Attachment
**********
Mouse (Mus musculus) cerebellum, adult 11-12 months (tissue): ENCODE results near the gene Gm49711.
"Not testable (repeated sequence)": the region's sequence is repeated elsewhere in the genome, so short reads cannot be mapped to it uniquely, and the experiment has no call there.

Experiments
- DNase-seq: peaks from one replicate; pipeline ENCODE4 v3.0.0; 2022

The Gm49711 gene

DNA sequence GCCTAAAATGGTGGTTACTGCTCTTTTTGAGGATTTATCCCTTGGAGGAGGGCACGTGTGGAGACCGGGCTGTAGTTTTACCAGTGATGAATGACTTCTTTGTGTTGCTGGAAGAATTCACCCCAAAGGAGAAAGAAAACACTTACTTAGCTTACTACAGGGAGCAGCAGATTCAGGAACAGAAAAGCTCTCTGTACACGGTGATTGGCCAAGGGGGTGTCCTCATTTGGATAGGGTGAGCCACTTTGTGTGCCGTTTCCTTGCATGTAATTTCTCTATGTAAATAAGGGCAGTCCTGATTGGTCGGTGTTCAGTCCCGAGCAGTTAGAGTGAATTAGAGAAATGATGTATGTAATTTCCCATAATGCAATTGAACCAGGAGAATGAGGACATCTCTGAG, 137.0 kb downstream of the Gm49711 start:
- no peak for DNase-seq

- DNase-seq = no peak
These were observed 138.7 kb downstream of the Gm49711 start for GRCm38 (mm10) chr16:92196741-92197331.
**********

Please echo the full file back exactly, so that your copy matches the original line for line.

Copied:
Mouse (Mus musculus) cerebellum, adult 11-12 months (tissue): ENCODE results near the gene Gm49711.
"Not testable (repeated sequence)": the region's sequence is repeated elsewhere in the genome, so short reads cannot be mapped to it uniquely, and the experiment has no call there.

Experiments
- DNase-seq: peaks from one replicate; pipeline ENCODE4 v3.0.0; 2022

The Gm49711 gene

DNA sequence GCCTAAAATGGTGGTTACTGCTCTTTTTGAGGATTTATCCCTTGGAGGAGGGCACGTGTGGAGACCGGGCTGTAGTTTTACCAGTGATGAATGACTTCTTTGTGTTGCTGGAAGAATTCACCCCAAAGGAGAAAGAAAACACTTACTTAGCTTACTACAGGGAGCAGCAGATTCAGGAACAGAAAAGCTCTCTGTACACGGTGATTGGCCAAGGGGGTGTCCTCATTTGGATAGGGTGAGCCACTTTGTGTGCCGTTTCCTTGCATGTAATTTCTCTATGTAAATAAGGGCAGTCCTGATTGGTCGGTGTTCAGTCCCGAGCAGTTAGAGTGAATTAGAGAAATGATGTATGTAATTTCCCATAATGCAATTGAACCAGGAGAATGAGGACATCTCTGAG, 137.0 kb downstream of the Gm49711 start:
- no peak for DNase-seq

- DNase-seq = no peak
These were observed 138.7 kb downstream of the Gm49711 start for GRCm38 (mm10) chr16:92196741-92197331.